Nanotechnology has always held a deep fascination for me and silver does not disappoint here, either. Many of the windows of skyscrapers or tall downtown buildings are coated in a transparent film of silver that reflects the light, keeping the building cooler and saving on energy usage for air conditioning. In fact, the tiles that protect spacecraft are silver coated! These films are also applied to food packaging, refrigerator, and personal hygiene products due to silver’s incredible antibacterial benefits. These antibacterial qualities have been known for hundreds, even thousands of years…certainly before the discovery of microbes. Silver containers fight bacterial buildup. Water filtration and purification systems are the larger usage now but still silver is found throughout hospitals and in safety gear to help stop the spread of bacteria. But we are not done. Nuclear energy also uses silver. The metal is used to control rods to capture neutrons and slow the rate of fission in nuclear reactors.

When we view the landscape of silver companies, there are a couple that standout ahead of the pack. Wheaton Precious Metals Corp. (TSX:WPM) is a leader in financial engineering in the silver space. It is not directly engaged in the exploration and development of silver mines. Rather than being known for exploration or even production, it is a streaming company. This means it invests in the production of other silver mining companies through long-term purchase agreements that enable it to lock in future silver production at advantageous prices. They’re good enough at this business to warrant a $9 billion market cap.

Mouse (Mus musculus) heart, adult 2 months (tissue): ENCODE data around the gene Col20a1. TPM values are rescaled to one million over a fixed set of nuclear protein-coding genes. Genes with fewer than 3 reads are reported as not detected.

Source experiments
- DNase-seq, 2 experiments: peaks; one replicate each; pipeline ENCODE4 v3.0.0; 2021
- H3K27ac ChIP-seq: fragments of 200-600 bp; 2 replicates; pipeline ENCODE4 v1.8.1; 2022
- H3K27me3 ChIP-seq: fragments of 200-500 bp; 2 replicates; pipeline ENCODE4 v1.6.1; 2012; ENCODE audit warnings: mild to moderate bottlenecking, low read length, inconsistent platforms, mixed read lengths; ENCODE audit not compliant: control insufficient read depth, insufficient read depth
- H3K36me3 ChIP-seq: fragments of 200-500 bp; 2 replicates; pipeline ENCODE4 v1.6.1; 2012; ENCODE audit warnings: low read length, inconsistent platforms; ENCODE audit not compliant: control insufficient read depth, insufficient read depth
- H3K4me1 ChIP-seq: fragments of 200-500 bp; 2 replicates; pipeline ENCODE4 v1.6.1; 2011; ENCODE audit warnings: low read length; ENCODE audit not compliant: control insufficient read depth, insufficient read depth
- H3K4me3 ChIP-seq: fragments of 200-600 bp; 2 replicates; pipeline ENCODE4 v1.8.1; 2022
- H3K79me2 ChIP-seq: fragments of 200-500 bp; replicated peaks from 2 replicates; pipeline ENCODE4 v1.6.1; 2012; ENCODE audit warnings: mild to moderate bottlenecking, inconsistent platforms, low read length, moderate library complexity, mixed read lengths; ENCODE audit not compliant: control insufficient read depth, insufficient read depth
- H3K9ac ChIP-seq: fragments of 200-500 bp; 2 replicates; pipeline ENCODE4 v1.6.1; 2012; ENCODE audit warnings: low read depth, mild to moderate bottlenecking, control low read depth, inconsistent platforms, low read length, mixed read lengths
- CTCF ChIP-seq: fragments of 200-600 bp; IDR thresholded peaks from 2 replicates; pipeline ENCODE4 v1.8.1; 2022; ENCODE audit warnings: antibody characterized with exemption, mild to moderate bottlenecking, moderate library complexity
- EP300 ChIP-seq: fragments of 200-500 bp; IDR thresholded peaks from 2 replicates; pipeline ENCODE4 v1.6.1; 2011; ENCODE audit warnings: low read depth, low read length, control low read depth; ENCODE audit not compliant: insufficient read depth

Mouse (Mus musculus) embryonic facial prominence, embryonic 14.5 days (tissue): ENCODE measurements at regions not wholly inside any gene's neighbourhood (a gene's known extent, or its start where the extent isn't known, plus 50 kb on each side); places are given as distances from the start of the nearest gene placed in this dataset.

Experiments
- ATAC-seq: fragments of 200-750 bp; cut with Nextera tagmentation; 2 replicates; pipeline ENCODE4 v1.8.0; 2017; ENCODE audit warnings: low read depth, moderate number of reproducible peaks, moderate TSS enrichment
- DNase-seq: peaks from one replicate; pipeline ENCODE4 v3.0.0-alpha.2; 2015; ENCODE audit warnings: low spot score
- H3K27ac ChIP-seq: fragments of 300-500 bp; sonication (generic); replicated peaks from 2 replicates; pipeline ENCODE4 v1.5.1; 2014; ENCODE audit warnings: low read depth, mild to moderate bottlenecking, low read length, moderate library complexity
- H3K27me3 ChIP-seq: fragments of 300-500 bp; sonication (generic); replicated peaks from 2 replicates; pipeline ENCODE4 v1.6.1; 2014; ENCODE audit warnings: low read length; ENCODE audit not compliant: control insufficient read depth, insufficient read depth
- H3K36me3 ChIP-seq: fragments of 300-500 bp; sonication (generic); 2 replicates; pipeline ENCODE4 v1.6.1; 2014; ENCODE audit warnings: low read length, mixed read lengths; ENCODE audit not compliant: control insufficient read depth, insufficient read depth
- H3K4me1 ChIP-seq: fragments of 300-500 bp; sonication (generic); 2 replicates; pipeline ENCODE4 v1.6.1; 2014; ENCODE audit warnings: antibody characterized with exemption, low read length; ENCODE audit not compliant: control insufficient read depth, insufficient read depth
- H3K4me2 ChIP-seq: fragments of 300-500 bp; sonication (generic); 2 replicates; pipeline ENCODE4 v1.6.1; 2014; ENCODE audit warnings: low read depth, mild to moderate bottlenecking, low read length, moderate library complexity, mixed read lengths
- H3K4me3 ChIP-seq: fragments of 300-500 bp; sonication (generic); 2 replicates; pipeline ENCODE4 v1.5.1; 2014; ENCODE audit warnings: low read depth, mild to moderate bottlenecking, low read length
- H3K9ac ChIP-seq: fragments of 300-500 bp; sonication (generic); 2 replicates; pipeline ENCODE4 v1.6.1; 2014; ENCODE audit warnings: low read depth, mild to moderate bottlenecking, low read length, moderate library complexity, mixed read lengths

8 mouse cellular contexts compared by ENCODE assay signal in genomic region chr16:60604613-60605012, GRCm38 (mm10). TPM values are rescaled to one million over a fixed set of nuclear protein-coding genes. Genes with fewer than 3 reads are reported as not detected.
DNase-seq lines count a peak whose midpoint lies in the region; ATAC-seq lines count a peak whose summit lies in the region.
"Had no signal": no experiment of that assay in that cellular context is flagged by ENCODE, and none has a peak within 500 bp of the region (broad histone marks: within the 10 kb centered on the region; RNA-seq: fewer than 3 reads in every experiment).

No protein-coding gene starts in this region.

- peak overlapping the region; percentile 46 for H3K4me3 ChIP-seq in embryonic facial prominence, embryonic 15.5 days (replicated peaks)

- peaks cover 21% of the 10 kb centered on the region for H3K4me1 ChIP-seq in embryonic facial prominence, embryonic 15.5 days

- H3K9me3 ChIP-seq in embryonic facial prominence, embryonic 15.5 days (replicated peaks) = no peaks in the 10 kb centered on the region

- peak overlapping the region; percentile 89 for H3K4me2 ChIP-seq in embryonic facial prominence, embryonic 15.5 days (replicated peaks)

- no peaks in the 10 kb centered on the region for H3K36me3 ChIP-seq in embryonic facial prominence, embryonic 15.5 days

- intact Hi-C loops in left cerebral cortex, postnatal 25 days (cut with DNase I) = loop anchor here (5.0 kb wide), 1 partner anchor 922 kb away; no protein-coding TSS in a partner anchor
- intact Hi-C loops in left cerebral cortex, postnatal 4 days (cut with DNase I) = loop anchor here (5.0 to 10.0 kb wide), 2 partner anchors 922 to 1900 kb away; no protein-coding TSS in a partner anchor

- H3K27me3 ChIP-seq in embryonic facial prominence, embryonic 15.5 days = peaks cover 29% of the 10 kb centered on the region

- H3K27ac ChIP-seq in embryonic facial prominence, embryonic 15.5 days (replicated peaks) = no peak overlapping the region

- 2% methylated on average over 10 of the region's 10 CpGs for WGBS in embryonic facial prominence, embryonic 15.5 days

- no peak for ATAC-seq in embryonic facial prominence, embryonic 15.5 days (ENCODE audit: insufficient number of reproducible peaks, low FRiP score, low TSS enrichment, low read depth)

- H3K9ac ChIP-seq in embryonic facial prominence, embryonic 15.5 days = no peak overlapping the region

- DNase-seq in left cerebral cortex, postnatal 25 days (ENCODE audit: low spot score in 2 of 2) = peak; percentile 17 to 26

First Majestic Silver Corp. (TSX:FR) is an exploration and silver production company with a market cap of $900 million. The Company owns and operates six mines. Since making a 2011 high near $25 per share, the Company’s stock has tumbled as low as $2.66 per share and currently sits above $5. However, this makes it one of the less-expensive silver stocks available. Its 10-year track record of production growth and its virtually non-existent long-term debt make it an accumulation target for astute, value-oriented investors.

Hecla Mining Company (NYSE:HL) is ranked as one of the leading low-cost silver mining companies in the U.S. The Company has operating silver mines in Idaho and Alaska and is rapidly becoming a significant gold producer thanks to its highly-efficient mining operations in Quebec. It has promising exploration and development projects in five additional gold and silver mining projects in the U.S., Canada and Mexico.

Viscount Mining Corp. (TSXV:VML) is a dynamic opportunity currently confirming a prefeasibility study that was conducted in the 1990s. This Company has enormous potential and has caught the attention of a number of major silver producers. The properties are risk-mitigated and the upside is worth the risk.

In all, silver has amazing practical application limited only by current technology and the creativity of the human mind. Every day, researchers, engineers and scientists are finding new uses for this metal. It seems we have only just unlocked the potential for silver. Now we must make sure we have enough to meet demand.

With this in mind – stay tuned for our next write up—where we will profile a new company has the outstanding growth potential to feed the rapidly growing hunger for silver.

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Securities Disclosure: I, Andrew O’Donnell, hold no direct investment interest in any company mentioned in this article. I was paid by one of the companies for this article.